Anyway, le't’s move away from character-centric stuff and focus on the story itself. As promised in the trailers, a significant part of the plot revolves around Larson’s character’s identity and her efforts to uncover this mystery. The movie sets up her discovery through a series of vague flashbacks throughout the film. My problem is that the pacing of these flashbacks and, in turn, her moment of epiphany seem rushed, off-balanced, and lazy, to be quite honest. The movie attempted to incorporate a Jason Bourne-type mystery around her identity, and while I applaud and welcome the effort since it’s something new to add to the MCU, the execution of this storyline just didn’t quite stick the landing for me. It also doesn’t help that going into this movie, the title literally tells us that regardless of where she came from or who/what she actually is, she will become Captain Marvel and proceed to kick ass.

Finally, while I appreciate the movie’s attempt to stoke my nostalgia for the ‘90s, all the musical and visual call backs to that decade were either not executed well, unnecessary, or perhaps some combination of the two. Valiant effort, but it just came up a little short for me in that department.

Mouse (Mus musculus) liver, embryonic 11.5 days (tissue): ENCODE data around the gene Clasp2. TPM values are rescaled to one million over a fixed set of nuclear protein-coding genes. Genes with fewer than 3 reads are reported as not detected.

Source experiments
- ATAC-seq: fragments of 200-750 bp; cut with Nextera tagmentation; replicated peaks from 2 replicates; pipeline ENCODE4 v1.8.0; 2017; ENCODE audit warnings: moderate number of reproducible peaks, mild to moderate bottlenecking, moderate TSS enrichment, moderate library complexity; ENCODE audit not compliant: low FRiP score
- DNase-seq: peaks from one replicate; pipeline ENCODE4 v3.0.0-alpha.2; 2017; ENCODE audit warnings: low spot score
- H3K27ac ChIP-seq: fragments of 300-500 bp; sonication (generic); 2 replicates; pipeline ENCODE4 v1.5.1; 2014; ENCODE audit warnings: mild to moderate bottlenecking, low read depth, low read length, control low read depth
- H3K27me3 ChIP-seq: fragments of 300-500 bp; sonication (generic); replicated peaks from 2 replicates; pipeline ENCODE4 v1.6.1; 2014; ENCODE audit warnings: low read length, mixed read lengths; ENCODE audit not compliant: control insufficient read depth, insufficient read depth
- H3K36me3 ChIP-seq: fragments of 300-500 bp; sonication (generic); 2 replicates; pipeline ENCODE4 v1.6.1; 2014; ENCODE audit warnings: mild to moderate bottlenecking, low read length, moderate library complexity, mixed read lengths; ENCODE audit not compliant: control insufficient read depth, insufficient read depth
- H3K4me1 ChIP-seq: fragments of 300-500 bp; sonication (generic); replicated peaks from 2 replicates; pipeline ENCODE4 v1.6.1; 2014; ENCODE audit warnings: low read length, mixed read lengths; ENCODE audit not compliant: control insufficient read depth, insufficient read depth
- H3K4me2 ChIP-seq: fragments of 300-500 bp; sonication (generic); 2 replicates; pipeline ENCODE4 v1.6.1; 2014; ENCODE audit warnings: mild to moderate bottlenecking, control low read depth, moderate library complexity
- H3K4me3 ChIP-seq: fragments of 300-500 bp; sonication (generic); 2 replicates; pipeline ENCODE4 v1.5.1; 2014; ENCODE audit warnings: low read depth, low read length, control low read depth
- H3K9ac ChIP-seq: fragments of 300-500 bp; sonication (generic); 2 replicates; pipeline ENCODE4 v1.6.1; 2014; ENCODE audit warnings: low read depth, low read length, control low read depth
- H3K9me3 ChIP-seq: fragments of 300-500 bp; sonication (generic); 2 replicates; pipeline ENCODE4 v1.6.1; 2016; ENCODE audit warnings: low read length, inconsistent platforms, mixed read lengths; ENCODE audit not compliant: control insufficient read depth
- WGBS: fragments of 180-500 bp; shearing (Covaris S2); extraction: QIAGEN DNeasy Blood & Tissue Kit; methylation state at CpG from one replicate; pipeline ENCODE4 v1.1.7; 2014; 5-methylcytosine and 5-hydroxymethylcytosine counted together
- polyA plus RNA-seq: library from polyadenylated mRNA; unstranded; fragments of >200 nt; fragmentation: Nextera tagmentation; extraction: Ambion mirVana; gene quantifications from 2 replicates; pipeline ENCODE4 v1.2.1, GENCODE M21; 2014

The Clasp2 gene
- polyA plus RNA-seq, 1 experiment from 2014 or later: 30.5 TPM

What Should Catholics Know?


Unfortunately, there’s not much I can speak on with regard to moral themes or things that can be related to Christianity without digging into spoiler territory. Instead, I’ll shift focus to a more political realm (oh no, SOMEONE STOP ME!). You may have heard a lot of things regarding feminist themes and whatnot surrounding the movie, particularly in light of Brie Larson and several filmmakers’ comments about critics and the movie industry in general (I’ll let you look those up and judge her/their comments for yourself).

I tried to block all this stuff out going into the movie to make sure none of that controversy clouded my judgment going into it. If you are worried about different political messages or overt references to different agendas being present in this movie, don’t be. Despite the controversy surrounding different statements that have been made, the movie stands as a solid superhero movie that, yes, has its flaws, but also has its strong points and is worthy of seeing in theaters.